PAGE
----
You have probably heard of the Prodigal son. This is arguably the most popular redemption story in the history of Western culture. The parable of the "Prodigal Son" (also known in some circles as the "Parable of the Two Brothers") exists to deconstruct and to reconstruct our Christian worldview. Truth be told, the way that we view God will dictate how we handle the rest of our lives. If we see the Father as an unloving disciplinarian that always wants us to do better before He will accept us, then we will be more prone to anxiety and less prone to worshiping God freely. On the other hand if we choose to view God as a giant teddy bear who embraces the "I'm okay, you're okay" attitude without the slightest regard towards our personal holiness, then we will sin freely without fear of divine discipline. Whether we would like to admit or not, our view of God affects the ways that we manage our relationships with others.
As Jesus spoke to religious leaders and sinners, Jesus' point was that both groups see God the Father accurately. He is a God of grace that loves us and desires to be reconciled to us.
As Jesus continues to tell this beautiful story, you can almost see the sinners and outcasts smile as they hear how the father (representing God the Father) runs to accept his son that has sinned so extravagantly. Their minds were racing. "If the father would accept his own prodigal son, who recognized his sin and returned home, then maybe... just maybe God the Father would accept me." You can also hear the Pharisees complain and murmur when they realize that Jesus is saying that they are just like the elder brother, who thought that God should honor him because he was religious.
However, the beauty of this parable is that the Father pursued both brothers: the rebellious and the religious. The father freely ran to the prodigal that tried to save himself by exploring pleasure in a far off land and the brother that tried to save himself through keeping a moral code.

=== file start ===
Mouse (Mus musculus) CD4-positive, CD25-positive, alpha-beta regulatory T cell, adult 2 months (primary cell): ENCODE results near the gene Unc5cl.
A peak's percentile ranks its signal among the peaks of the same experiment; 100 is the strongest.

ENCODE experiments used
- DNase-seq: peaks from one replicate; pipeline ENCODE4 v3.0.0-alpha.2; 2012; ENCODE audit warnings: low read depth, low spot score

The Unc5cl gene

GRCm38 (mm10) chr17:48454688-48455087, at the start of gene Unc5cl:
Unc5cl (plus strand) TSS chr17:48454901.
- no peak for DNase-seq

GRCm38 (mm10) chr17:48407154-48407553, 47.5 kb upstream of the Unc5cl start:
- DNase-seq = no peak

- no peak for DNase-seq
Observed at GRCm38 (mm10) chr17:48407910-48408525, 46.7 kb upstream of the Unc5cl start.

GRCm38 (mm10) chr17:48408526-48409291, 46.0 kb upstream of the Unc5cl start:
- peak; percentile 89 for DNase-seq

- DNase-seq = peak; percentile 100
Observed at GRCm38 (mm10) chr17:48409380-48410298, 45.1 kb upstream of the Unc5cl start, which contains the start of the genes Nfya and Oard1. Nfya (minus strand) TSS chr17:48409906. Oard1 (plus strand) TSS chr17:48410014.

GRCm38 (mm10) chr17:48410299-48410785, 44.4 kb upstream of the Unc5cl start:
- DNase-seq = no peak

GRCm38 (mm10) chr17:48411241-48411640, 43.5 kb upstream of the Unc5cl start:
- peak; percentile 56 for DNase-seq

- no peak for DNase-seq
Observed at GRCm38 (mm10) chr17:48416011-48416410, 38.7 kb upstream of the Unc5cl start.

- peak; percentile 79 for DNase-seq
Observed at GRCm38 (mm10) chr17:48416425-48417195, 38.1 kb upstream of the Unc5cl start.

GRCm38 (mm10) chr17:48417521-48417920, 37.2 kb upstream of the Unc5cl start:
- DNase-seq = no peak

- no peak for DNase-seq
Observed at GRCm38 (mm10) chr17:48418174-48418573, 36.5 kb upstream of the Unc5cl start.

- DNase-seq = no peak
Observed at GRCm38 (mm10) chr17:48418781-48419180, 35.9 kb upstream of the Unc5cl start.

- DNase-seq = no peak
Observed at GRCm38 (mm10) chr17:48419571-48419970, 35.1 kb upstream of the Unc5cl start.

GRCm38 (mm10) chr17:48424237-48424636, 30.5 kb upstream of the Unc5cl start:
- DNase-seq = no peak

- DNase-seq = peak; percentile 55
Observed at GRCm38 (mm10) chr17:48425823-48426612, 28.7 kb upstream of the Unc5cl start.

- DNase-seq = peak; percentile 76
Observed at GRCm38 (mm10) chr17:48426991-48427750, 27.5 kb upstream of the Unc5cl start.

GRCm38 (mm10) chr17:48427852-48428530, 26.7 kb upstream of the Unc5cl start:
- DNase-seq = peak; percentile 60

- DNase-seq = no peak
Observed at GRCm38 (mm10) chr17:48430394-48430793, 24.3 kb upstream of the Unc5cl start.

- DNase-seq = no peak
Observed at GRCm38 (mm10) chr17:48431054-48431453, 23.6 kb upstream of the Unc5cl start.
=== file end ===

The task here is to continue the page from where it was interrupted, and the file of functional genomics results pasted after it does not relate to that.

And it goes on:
God desires to save us regardless of what side of the spectrum we find ourselves. God can save us because ultimately Jesus was the perfect son. He hung out with the religious, but didn't sin and he dined with sinners and wasn't corrupted. He lived his life perfectly and unlike the other two brothers, Jesus loved the Father completely. However, this perfect son died on a cross to take the burden of the rebellious and the religious. He died to take our punishment in order to declare us righteous before the Father. The Father, who exists in holiness, accepts us, because Jesus was punished in our place (For more on this, listen to this podcast from a recent sermon that I preached).
Now, what should we do with this parable? What should we do with this new found understanding of God's love? First, when we finally understand that God the Father loves us unconditionally, we will desire to seek and save the lost. Had the elder brother understood that love, he wouldn't have stayed home trying to earn "behavior points" with his dad, he would have combed the desert looking for his brother, so that he could bring him back to his father. Understanding the Grace of God will motivate us to see that other people experience that same Grace as well.
Jesus didn't just seek out those that looked like him or had common interests. Luke 19:10 says that the "the Son of Man has come to seek and to save that which was lost." He met with priests and prostitutes, criminals and church goers, the prodigal and the elder brother. Jesus desires that victims of trafficking as well as pimps be made right with himself. We can find out how we view the Father by who we are seeking. Are we seeking to introduce those that are lost to the Father's love?